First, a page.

University of Iowa professor’s graphic novel sheds light on historical racial uprising

Set to release this March, UI professor Rachel Marie-Crane Williams’ debut graphic novel is a unique retelling of the 1943 Detroit uprising, and the racial violence that took place.


Photo of Rachel Marie-Crane Williams and the cover art of “Run Home if You Don’t Want to be Killed.” Contributed.

Parker Jones, Arts Reporter

For the past 13 years, UI professor Rachel Marie-Crane Williams has poured over research and an in-depth investigation about the 1943 Detroit race riots. Her work will culminate in a full-length graphic novel, to be released in March.

Williams is an associate professor at the University of Iowa in both Gender, Women’s, and Sexuality Studies and the School of Art and Art History. Her upcoming novel, Run Home If You Don’t Want to Be Killed: The Detroit Uprising Of 1943, is expected to release on March 8.

The book, which takes the form of a graphic novel, tells the story of the Detroit riots of June 1943, and covers what led up to the wave of destructive and deadly civil turmoil. Under the pressures of both wartime industrial production and the emerging Civil Rights Movement, the riots set the stage for massive unrest and racial violence, which ultimately took the lives of thirty-four innocent Black civilians, and injured hundreds more.

Based on archival evidence and first-hand accounts from survivors of the incident, the graphic historiography creates a vivid retelling of the racism and tension leading up to the violence during that summer.

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The book itself took over a decade to complete, with detailed drawings of real events to make for a unique portrayal of the prominent and horrific day in history. Williams described the process as lengthy but enlightening, especially within the research and investigation she did to create the most accurate depiction possible.

“It took me about thirteen years to do all the drawing and the research,” Williams said. “There were times when I thought ‘I’m not going to finish this, I’m sick of it,’ but I did.”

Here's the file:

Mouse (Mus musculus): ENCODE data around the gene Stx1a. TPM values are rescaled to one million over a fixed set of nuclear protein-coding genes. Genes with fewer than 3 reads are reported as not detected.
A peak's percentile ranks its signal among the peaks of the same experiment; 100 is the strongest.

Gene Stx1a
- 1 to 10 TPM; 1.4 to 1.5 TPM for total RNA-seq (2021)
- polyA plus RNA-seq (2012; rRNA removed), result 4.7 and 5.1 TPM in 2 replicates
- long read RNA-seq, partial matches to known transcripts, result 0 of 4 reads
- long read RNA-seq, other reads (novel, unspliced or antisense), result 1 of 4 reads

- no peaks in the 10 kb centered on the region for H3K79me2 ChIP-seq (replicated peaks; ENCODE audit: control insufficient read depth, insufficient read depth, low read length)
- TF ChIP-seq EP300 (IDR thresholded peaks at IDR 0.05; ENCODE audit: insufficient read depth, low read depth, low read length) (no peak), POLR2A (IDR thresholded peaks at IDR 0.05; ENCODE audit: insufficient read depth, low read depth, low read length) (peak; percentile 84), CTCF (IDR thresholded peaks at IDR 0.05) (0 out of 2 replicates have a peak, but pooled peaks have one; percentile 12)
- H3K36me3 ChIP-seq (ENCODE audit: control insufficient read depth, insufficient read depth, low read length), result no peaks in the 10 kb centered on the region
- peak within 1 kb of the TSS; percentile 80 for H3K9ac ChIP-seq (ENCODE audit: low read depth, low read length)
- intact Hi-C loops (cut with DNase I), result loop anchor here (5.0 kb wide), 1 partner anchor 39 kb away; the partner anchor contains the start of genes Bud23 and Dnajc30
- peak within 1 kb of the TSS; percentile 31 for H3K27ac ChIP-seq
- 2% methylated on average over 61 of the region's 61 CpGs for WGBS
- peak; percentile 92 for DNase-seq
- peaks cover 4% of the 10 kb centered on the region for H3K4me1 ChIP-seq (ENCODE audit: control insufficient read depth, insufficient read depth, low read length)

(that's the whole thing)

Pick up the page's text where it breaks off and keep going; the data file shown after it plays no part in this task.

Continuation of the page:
The novel is far from Williams’ first work on the subject of historical retellings involving race, but it is her first full-length graphic novel. She has also written and created art about events such as the 1898 coup and subsequent massacre in Wilmington, North Carolina. While researching for *Run Home,* she also learned and wrote about the story of Mary Turner, a victim of the May 1918 lynchings in southern Georgia.

In addition to originating from an area of North Carolina close in proximity to these historical events, Williams finds her inspiration to write about these topics from her fascination with the history of the Civil Rights Movement, which only grew after heavily researching for this project.

“1943 is a really interesting year for civil rights in this country,” Williams said. “A lot was going on. And Detroit at the time was called the ‘Arsenal of Democracy,’ which I also think is super ironic.”

Additionally, though she began working on *Run Home* over a decade ago, Williams said she feels as though it is especially timely in the light of recent events. Specifically, the Black Lives Matter protests of 2020, and the more recent riot at the U.S. Capitol, which she described as an eerie parallel to the 1943 uprising in Detroit.

“I had no idea when I started [Run Home If You Don’t Want To Be Killed] thirteen years ago, that all these recent things would happen,” Williams said. “For me, I just want people to recognize that we’ve been here before; we’ve made these mistakes before and we continue to make them.”